Baptists singing hymns

Worship Professor, Will Bishop, Asked What Do Smaller Churches Sing On Sundays – Hymns? Top 40? Oldies? – The Answer: Anything Goes

Sing to the Lord a new song – Psalms 96:1

A survey published in 1939 revealed that the most popular song in churches was “What a Friend We Have in Jesus,” followed by “I Am Thine, Oh Lord,” “Standing on the Promises,” “Have Thine Own Way” and “The Old Rugged Cross.” High up there on the top ten was the evergreen “Amazing Grace.”

84 years later “Amazing Grace” is still up there, along with “The Old Rugged Cross. But according to a new study undertaken by Will Bishop, associate professor of church music and worship at Southern Baptist Theological Seminary in Louisville, Kentucky, there the resemblance ends.

Not only have four-plus generations wrought an upheaval in the breadth of music chosen for worship services, but there are now distinct differences between what a large Baptist church will offer, music-wise, and what a small-town church in the vale will prompt its congregation to sing.

The big churches, according to Bishop, have full-time staffers who follow the latest trends and are hep to the latest songs. The result is one could go to any big church on a Sunday and reasonably expect the same or similar playlist one would experience at any other big church on a Sunday.

Of the big churches, Bishop says, “They’re all going to the same conferences; they’re all kind of hanging out with the same people.”

But with a small church, he adds, “you may not have any connections. You’re not going to conferences. You may not know what’s going on in the bigger world.”

Consequently, as Bishop puts it, “Smaller churches are like the Wild West—anything goes.”

Bishop wanted his students to know what to expect when they start working in churches. So he sent surveys to more than 900 congregations in five different parts of the country: Louisville, Memphis, Oklahoma City and New York, along with rural Colorado and Louisiana.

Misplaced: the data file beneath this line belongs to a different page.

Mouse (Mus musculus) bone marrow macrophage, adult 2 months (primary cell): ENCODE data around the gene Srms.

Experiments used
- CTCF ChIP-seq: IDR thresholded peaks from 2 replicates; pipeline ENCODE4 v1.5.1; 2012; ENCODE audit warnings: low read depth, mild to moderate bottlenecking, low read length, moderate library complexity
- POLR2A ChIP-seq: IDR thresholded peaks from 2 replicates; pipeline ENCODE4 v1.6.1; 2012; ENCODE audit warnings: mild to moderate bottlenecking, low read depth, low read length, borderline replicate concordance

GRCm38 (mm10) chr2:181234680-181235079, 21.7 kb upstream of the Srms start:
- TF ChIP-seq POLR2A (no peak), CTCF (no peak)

He asked details, like who picked the songs and whether churches sang contemporary songs or hymns, as well as asking for a church’s favorite hymns.

He found that about 20% sang more hymns than contemporary songs; about 33% chose a balance of hymns and modern tunes; while 40% sang more contemporary than traditional.

What songs? A pandemic and post-pandemic favorite, “What a Friend We Have in Jesus,” spoke to the loneliness and isolation felt by many of the faithful. Otherwise, Bishop’s top five list had the contemporary, “Living Hope,” co-written by Phil Wickham, at Number One, followed by the modern hymn “In Christ Alone,” and then three older hymns: “It Is Well with My Soul,” “Amazing Grace” and “How Great Thou Art.”

Bishop says if you just look at the top 20 charts of worship songs—which feature mainly new songs, just as Billboard’s Top 40—you’ll lose sight of the fact that “hymn singing is not dead. At least among Southern Baptists.”

The obvious takeaway is that local churches choose what’s right for their particular and varied identity rather than following the latest trends. Martin Cherry, an associate pastor and worship leader at Flatonia Baptist Church in Texas, said, “When churches try to push too hard, in different styles of music, it’s like asking your people to put on a costume, pretending to be something you’re not.”

“Living Hope” may be right for many congregations, but simply didn’t fly with Flatonia’s parishioners.

But on the other hand, Bishop’s research showed some anomalies—perfectly secular tunes that find favor with certain churches. Carole King’s “You’ve Got A Friend” and Bill Withers’ “Lean on Me” for sure bring comfort and inspiration. But “Take Me Home, Country Roads” and “The Lion Sleeps Tonight?”

As Bishop commented, if a church was to do a “Take Me Home, Country Roads” sing along, “I’d like to see a video of that.”